Jun 27, 2012
Bold steps needed to revive high streets:
Jun 27, 2012
Radical action including the creation of enterprise zones, the compulsory purchase of derelict stores and rent-free deals, is required to revive the UK's ailing high streets, the head of the British Retail Consortium (BRC) said on Tuesday.
Photo: Pixel Formula
"We all want our high streets to be regenerated, we want them to become thriving places that customers want to go to, but it needs bold action," Rob Templeman, the former chief executive of department store Debenhams who is now chairman of the retail lobby group, told delegates at the Retail Symposium 2012.
He said the relaxation of planning constraints, better car parking and transport infrastructure, and safer, cleaner streets would also make a big difference.
Templeman was critical of a government-sponsored initiative involving Mary Portas, a retail expert and TV personality, that made 28 recommendations to revive high-street fortunes, with some towns chosen for pilot regeneration schemes.
"We think they (the recommendations) were positive in parts but really lacked the bold vision to make a significant difference to their high streets," he said.
"When you propose projects with 11.5 million pounds of funding across 12-15 towns, that is not much good when you have just charged retailers 350 million pounds extra for rates," he added, a reference to an increase in business rates from April.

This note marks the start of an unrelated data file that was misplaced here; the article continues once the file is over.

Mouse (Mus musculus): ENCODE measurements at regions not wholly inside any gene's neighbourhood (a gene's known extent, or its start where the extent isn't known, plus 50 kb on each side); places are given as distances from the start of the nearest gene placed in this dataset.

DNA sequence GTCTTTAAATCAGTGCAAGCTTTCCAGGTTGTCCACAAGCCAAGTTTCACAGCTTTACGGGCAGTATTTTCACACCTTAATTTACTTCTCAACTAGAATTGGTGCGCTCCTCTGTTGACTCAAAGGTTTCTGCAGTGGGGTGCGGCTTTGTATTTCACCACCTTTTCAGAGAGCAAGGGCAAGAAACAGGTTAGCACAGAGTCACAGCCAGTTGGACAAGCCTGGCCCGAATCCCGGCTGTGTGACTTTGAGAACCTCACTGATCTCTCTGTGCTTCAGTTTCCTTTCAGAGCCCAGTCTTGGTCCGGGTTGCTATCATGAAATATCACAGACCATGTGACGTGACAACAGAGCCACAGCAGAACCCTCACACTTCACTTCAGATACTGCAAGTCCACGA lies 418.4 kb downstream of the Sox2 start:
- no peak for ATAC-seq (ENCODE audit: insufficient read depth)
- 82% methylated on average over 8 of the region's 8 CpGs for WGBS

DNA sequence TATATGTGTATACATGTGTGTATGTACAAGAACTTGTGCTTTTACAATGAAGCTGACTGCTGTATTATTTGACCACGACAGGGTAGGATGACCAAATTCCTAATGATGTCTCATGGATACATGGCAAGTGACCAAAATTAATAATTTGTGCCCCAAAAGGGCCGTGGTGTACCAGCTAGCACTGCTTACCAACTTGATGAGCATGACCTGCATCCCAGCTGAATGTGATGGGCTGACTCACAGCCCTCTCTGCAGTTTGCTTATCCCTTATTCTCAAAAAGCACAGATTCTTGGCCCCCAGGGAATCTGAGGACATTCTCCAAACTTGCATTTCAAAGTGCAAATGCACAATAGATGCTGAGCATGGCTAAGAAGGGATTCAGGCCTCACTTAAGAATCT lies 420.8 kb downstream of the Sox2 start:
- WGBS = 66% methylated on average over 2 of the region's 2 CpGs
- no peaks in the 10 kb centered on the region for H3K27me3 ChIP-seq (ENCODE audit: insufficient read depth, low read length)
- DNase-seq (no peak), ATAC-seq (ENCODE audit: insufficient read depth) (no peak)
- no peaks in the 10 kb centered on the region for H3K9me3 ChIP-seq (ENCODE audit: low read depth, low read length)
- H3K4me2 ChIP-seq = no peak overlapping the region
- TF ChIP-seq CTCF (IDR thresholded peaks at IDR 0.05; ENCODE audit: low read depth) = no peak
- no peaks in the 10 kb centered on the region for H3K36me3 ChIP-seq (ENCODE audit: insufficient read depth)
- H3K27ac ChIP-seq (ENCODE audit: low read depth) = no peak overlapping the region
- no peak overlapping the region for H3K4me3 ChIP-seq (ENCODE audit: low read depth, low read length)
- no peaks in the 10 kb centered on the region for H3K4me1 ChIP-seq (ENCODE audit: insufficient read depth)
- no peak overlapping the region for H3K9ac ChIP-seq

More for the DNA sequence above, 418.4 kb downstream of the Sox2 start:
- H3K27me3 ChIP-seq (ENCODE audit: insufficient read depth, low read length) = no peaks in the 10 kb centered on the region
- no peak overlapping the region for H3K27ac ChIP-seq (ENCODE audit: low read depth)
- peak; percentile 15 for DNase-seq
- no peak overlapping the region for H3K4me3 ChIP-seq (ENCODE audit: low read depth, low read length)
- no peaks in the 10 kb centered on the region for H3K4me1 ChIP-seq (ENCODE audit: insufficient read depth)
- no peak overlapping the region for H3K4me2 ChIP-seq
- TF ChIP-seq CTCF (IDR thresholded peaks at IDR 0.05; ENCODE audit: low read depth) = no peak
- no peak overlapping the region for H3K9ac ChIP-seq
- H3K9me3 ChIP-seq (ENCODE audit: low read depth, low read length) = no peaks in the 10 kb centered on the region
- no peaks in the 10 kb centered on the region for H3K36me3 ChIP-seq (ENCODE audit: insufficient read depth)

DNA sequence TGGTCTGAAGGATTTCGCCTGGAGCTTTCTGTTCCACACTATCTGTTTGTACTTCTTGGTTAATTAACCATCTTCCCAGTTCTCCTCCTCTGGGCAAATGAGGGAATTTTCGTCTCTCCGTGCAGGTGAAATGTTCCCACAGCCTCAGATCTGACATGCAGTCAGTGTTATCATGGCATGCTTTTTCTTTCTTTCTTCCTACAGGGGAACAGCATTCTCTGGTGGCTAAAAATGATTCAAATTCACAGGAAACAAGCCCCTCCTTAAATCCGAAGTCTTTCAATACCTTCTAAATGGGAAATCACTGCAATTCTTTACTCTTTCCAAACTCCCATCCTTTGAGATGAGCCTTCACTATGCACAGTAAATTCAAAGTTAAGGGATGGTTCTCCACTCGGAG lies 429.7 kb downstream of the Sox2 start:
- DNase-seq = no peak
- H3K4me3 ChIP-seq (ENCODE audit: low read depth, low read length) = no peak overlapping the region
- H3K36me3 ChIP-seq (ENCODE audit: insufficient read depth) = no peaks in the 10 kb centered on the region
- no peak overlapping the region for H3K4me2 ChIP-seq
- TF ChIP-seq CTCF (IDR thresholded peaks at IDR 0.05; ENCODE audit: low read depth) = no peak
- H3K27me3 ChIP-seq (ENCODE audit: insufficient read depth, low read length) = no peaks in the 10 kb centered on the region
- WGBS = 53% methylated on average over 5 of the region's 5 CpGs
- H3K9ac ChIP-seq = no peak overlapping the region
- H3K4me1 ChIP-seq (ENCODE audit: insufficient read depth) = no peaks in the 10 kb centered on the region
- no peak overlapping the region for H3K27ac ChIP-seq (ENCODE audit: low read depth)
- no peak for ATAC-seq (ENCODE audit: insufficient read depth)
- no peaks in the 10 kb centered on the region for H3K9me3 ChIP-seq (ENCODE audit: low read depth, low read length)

"We need government to stand up and actually do something positive about getting growth," he said. Britain slumped into its second recession in four years between October and March.
About two-thirds of Britain's GDP is generated by consumer spending, and Templeman said the government should do more to help retailers.
The government has, however, announced a number of schemes aimed at supporting lending and infrastructure spending, while the central bank has indicated another cash injection to support the economy could be on the way.
And on Tuesday, chancellor George Osborne said he would freeze a planned rise in fuel duty this year to help reduce costs for businesses and families.
Many British retailers remain under pressure as consumers' disposable incomes are squeezed by higher prices, muted wage growth and government austerity measures designed to cut record national debt of 1 trillion pounds.
"Looking forward I think it is still going to be tough, the austerity measures from Europe are still going to impact on our businesses over here," said Templeman.
Some retailers are pinning their hopes on a boost from the London Olympics in July and August, and the Paralympics in August and September.
Also speaking at the Retail Symposium, Steve Perry, chief commercial officer of Visa Europe, forecast an 800-million euro (639.3 million pounds) uplift in consumer spending over the seven-week period spanning the Olympics and Paralympics.
"We think most retailers will benefit from it," he said.
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